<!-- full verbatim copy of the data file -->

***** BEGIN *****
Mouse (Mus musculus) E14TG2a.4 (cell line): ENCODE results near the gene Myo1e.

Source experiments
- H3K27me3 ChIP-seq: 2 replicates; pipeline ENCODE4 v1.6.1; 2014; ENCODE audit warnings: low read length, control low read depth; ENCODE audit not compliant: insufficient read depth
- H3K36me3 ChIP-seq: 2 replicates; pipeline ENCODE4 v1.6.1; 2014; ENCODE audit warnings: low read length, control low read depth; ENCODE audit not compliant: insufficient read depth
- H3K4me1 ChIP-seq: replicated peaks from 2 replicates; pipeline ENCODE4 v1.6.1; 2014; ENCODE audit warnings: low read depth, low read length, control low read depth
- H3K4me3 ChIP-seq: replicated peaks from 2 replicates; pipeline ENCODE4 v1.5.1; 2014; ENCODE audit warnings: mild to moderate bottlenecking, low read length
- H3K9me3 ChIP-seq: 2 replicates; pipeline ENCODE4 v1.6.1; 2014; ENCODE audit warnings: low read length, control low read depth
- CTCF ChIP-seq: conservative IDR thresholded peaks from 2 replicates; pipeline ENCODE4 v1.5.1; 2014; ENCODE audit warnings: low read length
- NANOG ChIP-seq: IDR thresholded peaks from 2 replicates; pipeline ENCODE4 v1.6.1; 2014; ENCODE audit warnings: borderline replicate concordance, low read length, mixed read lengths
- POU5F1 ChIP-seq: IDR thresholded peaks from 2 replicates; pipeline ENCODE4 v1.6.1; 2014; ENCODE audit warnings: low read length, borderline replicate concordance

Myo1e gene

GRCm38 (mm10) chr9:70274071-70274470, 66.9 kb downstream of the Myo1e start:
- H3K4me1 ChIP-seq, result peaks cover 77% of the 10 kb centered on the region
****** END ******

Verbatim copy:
Mouse (Mus musculus) E14TG2a.4 (cell line): ENCODE results near the gene Myo1e.

Source experiments
- H3K27me3 ChIP-seq: 2 replicates; pipeline ENCODE4 v1.6.1; 2014; ENCODE audit warnings: low read length, control low read depth; ENCODE audit not compliant: insufficient read depth
- H3K36me3 ChIP-seq: 2 replicates; pipeline ENCODE4 v1.6.1; 2014; ENCODE audit warnings: low read length, control low read depth; ENCODE audit not compliant: insufficient read depth
- H3K4me1 ChIP-seq: replicated peaks from 2 replicates; pipeline ENCODE4 v1.6.1; 2014; ENCODE audit warnings: low read depth, low read length, control low read depth
- H3K4me3 ChIP-seq: replicated peaks from 2 replicates; pipeline ENCODE4 v1.5.1; 2014; ENCODE audit warnings: mild to moderate bottlenecking, low read length
- H3K9me3 ChIP-seq: 2 replicates; pipeline ENCODE4 v1.6.1; 2014; ENCODE audit warnings: low read length, control low read depth
- CTCF ChIP-seq: conservative IDR thresholded peaks from 2 replicates; pipeline ENCODE4 v1.5.1; 2014; ENCODE audit warnings: low read length
- NANOG ChIP-seq: IDR thresholded peaks from 2 replicates; pipeline ENCODE4 v1.6.1; 2014; ENCODE audit warnings: borderline replicate concordance, low read length, mixed read lengths
- POU5F1 ChIP-seq: IDR thresholded peaks from 2 replicates; pipeline ENCODE4 v1.6.1; 2014; ENCODE audit warnings: low read length, borderline replicate concordance

Myo1e gene

GRCm38 (mm10) chr9:70274071-70274470, 66.9 kb downstream of the Myo1e start:
- H3K4me1 ChIP-seq, result peaks cover 77% of the 10 kb centered on the region